Infant's pneumonia jacket made from white muslin, circa 1930. The jacket was used at Fairfield Infectious Diseases Hospital, Victoria, Australia, to help keep infants warm in the treatment of pneumonia prior to the introduction of antibiotics.
Fairfield Infectious Diseases Hospital began life in 1904 as a fever hospital. It treated Victorian patients for typhoid, diphtheria, cholera, small pox and the epidemics of polio and scarlet fever. It later became one of the world's foremost centres for the research and treatment of infectious diseases, especially HIV/AIDS. It was closed in 1996 amid controversy and protest.
White padded muslin jacket with sleeves. Three cotton tape ties on front opening.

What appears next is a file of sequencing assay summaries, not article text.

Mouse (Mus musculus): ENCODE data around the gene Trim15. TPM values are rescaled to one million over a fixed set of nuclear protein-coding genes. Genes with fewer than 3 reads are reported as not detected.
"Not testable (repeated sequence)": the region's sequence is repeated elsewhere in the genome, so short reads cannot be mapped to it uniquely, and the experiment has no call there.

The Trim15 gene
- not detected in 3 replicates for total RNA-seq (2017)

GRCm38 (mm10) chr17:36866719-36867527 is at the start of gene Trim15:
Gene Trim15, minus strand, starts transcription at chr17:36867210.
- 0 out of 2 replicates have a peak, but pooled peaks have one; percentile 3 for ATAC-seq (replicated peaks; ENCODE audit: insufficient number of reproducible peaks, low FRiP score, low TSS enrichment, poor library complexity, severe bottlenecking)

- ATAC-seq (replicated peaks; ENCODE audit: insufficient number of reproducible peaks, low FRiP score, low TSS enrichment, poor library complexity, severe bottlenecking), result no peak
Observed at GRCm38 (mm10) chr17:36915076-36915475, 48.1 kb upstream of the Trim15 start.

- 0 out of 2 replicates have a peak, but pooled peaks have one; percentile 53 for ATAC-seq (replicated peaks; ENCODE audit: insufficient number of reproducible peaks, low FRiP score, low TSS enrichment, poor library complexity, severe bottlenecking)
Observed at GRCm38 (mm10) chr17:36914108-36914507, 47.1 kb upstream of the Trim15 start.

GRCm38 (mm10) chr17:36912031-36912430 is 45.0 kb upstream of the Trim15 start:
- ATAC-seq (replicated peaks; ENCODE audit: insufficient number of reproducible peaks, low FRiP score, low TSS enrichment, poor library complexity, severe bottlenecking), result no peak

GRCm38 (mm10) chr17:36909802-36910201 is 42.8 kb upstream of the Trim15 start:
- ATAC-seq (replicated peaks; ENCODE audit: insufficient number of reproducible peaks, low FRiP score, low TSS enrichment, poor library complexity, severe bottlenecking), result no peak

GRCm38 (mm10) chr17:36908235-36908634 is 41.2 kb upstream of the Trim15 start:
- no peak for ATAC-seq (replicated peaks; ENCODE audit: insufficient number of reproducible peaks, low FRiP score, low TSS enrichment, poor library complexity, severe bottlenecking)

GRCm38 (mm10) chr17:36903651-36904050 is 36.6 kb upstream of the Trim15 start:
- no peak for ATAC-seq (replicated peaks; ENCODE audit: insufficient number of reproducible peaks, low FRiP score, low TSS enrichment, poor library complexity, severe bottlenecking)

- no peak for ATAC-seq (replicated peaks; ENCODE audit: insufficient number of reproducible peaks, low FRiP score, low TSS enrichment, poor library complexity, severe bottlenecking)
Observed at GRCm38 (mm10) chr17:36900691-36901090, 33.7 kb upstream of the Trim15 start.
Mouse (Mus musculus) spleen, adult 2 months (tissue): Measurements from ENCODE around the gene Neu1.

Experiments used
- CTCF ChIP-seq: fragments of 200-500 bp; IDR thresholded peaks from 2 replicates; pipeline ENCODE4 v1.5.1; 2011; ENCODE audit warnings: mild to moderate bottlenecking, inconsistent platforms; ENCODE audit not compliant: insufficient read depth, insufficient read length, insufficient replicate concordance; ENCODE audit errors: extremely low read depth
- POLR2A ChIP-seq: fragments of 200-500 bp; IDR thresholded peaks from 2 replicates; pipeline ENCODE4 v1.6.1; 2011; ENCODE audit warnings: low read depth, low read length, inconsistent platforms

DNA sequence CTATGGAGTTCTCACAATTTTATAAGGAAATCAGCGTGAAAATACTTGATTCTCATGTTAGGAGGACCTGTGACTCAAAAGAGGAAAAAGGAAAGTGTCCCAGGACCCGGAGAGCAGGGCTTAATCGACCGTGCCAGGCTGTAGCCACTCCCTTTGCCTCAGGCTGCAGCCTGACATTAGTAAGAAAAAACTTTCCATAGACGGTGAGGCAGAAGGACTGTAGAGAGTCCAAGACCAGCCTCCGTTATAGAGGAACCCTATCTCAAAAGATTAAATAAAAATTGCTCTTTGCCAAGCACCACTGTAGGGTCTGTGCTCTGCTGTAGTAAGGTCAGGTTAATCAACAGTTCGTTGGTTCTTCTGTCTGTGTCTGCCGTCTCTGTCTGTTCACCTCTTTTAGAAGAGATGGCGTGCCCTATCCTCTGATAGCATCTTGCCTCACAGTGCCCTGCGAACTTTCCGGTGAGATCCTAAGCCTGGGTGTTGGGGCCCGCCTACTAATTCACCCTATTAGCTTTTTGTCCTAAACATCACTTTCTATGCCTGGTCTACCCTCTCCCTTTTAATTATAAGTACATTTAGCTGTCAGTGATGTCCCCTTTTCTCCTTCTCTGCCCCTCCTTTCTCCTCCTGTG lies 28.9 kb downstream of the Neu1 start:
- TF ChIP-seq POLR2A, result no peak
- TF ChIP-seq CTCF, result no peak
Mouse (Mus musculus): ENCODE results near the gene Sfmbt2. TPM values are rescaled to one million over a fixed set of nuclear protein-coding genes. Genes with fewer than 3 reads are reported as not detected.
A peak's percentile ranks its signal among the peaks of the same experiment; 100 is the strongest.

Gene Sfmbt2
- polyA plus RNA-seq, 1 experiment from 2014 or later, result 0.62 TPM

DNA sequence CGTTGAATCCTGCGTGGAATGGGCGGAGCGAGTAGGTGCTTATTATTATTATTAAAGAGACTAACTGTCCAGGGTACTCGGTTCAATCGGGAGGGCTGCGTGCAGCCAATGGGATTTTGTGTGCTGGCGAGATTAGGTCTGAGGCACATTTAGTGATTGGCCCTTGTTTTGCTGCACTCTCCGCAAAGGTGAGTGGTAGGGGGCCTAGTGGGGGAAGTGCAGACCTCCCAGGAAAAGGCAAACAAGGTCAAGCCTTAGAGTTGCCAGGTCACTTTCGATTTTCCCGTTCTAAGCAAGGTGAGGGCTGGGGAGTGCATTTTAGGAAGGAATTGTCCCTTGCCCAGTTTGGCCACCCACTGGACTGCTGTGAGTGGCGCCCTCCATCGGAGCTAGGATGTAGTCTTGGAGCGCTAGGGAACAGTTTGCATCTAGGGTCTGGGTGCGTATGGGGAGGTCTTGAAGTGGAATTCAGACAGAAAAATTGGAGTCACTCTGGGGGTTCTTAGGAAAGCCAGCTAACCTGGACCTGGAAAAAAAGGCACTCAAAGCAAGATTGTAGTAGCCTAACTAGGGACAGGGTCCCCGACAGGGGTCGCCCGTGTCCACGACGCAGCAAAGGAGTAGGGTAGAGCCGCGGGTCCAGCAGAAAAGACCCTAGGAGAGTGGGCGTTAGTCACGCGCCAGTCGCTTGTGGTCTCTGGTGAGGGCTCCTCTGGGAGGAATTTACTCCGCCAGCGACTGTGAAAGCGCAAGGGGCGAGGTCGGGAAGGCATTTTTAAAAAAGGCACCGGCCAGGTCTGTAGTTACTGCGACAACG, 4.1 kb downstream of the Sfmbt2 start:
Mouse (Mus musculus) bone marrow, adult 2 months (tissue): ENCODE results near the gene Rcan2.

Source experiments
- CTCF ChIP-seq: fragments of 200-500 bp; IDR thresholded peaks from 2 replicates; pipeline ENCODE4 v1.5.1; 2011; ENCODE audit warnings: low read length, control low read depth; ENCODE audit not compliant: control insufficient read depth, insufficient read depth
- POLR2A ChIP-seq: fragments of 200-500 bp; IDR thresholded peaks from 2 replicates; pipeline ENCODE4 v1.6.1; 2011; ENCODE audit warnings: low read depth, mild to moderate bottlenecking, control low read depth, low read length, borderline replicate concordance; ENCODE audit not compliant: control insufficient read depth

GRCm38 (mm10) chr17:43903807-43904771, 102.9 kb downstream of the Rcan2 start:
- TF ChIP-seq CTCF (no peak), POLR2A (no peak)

Jacket made to help keep infants warm in the treatment of pneumonia prior to the introduction of antibiotics. Used at Fairfield Infectious Diseases Hospital Victoria, Australia.
Donation from Fairfield Hospital Archives, Heidelberg Repatriation Hospital, Barbara Rossal-Wynne - Heidelberg Repatriation Hospital, Nov 2008
Place & Date Used
Type of item
Anderson, W.K., 'Fever Hospital: A History of Fairfield Infectious Diseases Hospital', Melbourne University Press, 2002.